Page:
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Review: 'Evil Dead'

One of the "Evil Dead."
Tri-Star Pictures
One of the "Evil Dead."

A Franchise Reanimates Itself

As any “Evil Dead” fan will tell you, when plans for a remake were announced we all shuddered and screamed, “NO!” But as the project eventually shaped up our anger started to subside and our interest grew about this new “Evil Dead” (opening April 5 throughout San Diego).

I have very special memories of “The Evil Dead,” Sam Raimi’s delightful 1981 gorefest that starred Bruce Campbell as Ash, the man who takes on the evil demon unleashed by the Book of the Dead. I loved the film. It took a wild, over the top approach to gore and horror, a star that allowed himself to be abused beyond belief and let us enjoy every second of it, and it displayed a truly inspiring sense of DIY filmmaking. As a film student in college there was no way to watch this film and not feel like running out and making a movie of my own. Raimi was an inspiration to young filmmakers because he was so ingenious about making his films – from getting them financed from local businessmen to getting them made and showing them in aisle ways at grocery stores. He made us all think we could succeed too.

At Comic-Con, when Raimi was asked the inevitable, “What advice do you have for young filmmakers?” He gave the most practical answer: Go out every week and write, shoot, edit and show a film. Then listen to feedback and the next week do it again. Keep doing that and you will be a filmmaker. And he was right.


Raimi’s “The Evil Dead” was also the film that signaled my marriage would fail. I went to see it at a midnight show with my then husband who also wanted to be a filmmaker and 15 minutes in he asked to leave. A half hour in and he offered me $20 to leave. I should have paid heed to that and left him then and there. So “The Evil Dead” is now my litmus test for people. If you don’t like it, well chances are we won’t get along.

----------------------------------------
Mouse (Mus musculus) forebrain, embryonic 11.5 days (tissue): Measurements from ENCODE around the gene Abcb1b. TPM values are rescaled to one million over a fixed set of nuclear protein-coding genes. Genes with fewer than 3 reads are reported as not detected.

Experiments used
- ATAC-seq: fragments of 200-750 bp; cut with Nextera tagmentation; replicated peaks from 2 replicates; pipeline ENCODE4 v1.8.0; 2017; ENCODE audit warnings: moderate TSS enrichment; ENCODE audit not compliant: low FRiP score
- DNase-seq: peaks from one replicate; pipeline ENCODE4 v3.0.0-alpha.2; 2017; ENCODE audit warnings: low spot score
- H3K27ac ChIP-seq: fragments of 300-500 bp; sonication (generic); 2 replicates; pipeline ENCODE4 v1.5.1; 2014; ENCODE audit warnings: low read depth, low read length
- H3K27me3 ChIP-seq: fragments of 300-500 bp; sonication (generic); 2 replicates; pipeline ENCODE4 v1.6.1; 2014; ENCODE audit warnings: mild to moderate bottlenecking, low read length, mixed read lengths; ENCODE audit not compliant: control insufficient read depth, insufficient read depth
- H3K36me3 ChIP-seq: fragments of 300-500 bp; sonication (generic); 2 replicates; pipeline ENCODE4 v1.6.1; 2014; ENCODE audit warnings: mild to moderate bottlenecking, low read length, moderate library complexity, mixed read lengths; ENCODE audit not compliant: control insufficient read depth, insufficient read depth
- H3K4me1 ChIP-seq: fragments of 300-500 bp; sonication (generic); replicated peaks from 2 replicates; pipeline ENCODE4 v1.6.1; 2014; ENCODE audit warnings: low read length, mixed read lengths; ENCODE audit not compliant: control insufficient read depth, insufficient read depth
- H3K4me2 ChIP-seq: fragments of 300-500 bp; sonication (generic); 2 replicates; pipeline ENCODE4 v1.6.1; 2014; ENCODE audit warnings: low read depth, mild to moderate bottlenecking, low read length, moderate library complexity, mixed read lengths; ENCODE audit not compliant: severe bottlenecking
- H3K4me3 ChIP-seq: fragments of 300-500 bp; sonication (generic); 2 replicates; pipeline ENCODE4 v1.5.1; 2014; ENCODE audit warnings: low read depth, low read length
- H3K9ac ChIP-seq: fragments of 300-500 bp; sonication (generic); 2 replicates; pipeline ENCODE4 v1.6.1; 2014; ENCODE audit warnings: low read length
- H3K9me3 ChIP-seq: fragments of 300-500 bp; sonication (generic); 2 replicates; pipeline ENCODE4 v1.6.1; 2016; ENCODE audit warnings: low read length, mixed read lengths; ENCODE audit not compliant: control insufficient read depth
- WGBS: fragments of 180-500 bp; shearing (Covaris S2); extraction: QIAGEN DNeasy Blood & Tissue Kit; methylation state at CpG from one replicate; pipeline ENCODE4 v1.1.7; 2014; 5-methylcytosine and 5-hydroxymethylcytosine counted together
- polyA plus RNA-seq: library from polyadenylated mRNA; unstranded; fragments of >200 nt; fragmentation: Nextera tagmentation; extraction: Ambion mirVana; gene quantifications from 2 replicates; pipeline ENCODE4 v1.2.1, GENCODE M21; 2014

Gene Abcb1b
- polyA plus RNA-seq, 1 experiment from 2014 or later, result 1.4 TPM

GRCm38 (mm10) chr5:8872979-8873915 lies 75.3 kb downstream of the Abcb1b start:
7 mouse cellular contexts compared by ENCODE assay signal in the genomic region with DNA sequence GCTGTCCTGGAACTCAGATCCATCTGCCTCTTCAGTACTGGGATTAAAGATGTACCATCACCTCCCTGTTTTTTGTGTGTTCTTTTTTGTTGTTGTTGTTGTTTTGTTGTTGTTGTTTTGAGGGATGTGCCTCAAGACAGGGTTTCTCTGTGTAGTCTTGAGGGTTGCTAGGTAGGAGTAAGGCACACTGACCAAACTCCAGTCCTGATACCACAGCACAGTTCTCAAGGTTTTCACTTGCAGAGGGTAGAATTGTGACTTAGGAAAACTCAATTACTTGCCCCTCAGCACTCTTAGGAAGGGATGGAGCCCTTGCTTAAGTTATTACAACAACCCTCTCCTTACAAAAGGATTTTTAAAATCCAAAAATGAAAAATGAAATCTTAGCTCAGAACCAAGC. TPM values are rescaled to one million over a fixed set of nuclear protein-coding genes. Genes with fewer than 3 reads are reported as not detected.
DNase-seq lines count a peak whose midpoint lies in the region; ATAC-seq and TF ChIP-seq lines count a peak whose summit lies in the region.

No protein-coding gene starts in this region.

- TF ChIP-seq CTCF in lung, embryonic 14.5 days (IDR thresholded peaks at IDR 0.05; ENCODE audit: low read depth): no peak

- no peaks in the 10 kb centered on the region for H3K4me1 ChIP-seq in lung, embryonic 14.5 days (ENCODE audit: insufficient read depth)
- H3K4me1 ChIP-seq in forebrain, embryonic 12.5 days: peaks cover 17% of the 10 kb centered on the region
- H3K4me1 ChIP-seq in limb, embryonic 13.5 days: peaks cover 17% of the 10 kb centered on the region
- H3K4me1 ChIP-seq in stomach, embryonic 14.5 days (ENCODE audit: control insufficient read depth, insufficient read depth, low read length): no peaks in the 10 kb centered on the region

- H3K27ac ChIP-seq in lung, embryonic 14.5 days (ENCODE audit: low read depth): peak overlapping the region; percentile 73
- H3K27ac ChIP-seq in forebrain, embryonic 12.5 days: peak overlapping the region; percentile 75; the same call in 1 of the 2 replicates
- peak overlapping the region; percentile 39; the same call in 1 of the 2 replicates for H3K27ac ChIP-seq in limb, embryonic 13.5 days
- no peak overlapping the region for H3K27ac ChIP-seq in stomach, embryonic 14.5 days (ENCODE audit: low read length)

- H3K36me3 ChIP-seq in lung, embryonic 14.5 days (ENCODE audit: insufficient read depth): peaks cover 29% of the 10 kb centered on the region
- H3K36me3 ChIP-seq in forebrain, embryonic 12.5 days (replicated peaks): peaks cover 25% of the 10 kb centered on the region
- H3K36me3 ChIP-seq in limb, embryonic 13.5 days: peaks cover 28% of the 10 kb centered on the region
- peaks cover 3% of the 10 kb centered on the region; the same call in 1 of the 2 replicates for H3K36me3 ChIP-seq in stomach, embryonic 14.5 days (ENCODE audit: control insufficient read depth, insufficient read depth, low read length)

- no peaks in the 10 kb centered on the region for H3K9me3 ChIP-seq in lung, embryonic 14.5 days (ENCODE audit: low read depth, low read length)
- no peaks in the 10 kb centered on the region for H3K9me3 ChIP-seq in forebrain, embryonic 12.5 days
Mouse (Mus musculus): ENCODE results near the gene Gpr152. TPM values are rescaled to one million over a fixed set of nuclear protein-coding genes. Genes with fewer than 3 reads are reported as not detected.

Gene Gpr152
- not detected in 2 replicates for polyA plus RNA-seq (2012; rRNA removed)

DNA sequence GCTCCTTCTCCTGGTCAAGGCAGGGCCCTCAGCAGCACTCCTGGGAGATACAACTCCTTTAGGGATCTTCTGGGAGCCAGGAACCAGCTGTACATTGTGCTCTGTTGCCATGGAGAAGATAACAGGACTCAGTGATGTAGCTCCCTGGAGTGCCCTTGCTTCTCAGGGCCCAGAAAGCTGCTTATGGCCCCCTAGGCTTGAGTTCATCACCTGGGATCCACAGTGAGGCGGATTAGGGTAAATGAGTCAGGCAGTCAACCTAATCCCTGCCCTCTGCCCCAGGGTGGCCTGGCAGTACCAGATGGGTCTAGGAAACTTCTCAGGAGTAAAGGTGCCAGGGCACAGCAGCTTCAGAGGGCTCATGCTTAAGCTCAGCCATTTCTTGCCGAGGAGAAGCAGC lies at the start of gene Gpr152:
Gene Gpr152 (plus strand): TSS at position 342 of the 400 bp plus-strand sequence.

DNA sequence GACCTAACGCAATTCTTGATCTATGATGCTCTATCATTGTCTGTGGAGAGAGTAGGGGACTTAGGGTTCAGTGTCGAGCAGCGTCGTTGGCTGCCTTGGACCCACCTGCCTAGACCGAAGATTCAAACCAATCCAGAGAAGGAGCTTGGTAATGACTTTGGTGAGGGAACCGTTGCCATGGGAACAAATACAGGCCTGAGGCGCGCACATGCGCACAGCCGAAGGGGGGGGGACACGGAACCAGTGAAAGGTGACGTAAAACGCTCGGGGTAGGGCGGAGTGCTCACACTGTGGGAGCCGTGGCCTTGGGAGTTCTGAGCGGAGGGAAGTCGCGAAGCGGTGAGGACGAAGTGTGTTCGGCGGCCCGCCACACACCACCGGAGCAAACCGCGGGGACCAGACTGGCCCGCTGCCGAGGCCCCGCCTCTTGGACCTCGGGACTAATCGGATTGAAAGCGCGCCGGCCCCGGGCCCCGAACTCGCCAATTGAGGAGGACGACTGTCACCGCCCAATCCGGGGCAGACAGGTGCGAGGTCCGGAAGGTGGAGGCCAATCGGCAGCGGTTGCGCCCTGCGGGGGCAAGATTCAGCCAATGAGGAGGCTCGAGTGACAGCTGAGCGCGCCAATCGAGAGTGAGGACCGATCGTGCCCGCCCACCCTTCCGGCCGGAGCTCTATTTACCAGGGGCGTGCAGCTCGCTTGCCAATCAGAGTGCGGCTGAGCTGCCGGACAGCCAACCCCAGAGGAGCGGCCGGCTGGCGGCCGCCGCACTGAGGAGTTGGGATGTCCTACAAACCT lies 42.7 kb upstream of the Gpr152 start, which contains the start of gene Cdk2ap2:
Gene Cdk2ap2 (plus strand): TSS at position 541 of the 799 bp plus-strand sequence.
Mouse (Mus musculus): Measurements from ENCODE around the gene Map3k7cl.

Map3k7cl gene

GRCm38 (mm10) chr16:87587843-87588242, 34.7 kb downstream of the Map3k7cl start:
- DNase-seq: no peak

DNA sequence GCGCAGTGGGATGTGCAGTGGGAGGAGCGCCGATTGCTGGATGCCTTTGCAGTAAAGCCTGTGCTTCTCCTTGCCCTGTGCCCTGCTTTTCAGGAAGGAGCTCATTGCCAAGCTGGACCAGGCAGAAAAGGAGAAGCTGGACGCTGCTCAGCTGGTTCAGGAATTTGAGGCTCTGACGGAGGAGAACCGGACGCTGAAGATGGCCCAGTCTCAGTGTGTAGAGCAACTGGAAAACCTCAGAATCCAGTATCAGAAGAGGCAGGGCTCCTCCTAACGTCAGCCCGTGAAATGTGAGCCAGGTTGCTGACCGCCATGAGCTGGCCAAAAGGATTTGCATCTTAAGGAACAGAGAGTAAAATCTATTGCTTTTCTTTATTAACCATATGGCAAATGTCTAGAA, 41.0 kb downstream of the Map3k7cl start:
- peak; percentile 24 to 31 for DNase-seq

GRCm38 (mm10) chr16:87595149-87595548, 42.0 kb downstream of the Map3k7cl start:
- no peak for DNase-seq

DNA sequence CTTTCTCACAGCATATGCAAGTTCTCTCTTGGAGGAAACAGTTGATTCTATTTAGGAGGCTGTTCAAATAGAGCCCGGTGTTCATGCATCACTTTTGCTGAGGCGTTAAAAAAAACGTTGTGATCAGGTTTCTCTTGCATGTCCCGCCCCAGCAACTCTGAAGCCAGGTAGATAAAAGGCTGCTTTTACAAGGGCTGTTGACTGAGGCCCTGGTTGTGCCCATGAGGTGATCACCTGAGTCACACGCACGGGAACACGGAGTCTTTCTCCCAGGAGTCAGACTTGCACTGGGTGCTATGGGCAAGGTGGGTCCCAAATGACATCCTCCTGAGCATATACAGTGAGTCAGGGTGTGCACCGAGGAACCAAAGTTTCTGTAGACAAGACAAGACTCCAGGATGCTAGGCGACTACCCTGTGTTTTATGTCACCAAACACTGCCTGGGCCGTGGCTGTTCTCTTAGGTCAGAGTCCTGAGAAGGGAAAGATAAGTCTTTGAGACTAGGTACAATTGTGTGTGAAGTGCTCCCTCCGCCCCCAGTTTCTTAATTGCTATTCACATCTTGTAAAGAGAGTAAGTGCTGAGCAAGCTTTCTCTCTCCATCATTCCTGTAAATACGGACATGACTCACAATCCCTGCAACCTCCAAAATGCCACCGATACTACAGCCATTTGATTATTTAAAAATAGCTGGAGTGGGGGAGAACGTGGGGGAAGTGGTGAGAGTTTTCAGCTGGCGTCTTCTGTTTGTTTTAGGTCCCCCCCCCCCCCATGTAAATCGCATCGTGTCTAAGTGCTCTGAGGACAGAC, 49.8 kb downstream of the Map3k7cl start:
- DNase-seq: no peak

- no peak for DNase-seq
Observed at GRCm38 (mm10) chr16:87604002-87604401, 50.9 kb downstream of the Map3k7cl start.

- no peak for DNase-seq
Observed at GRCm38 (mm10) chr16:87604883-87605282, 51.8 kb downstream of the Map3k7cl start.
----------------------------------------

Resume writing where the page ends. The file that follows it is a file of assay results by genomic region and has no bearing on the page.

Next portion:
I say all this as an introduction into why I met the new “Evil Dead” with initial hesitation. My worries began to fade when I heard the director Fede Alvarez talk about how he would use all practical effects and no CGI (well almost no CGI). Okay, that was a good sign. Next, he said there would be no Ash, in fact there would be something of a gender swap and the main character would be female. Nice. Then I saw the first trailer and thought there might be hope. And this past weekend I went to WonderCon and saw the panel with Alvarez, Bruce Campbell (star now serving as producer), and the cast. It was impossible not to leave the panel excited about the film.

At the panel, Alvarez revealed that the film, which did not qualify as either a remake or a sequel, could just be something that happens in the same cabin 30 years later.

“I think,” Alvarez said to the crowd of 4000 in The Arena at the Anaheim Convention Center, “my dream is to make first a sequel to this film while Sam [Raimi] is making ‘Army of Darkness 2,’ and then the two tie together into one final film where we connect the character from this film to Sam’s films, that would be the dream film for me to watch.”

Awesome! It was what fans of the Evil Dead Trilogy wanted to hear. The trailer, with added scenes for WonderCon, and a cut scene, brought cheers from the crowd.


Campbell responded by pointing out that audiences that had seen the film “interpreted the carnage and mayhem as exuberant. Rather than like torture porn, which makes you want to go back to your room and kill yourself. At the end of the ‘Evil Dead’ screenings we’ve been having , people are talking, they are jibber jabbing because there’s a lot of nervous energy. You watch a torture porn movie and they are all dead at the end of the movie. This isn’t like that.”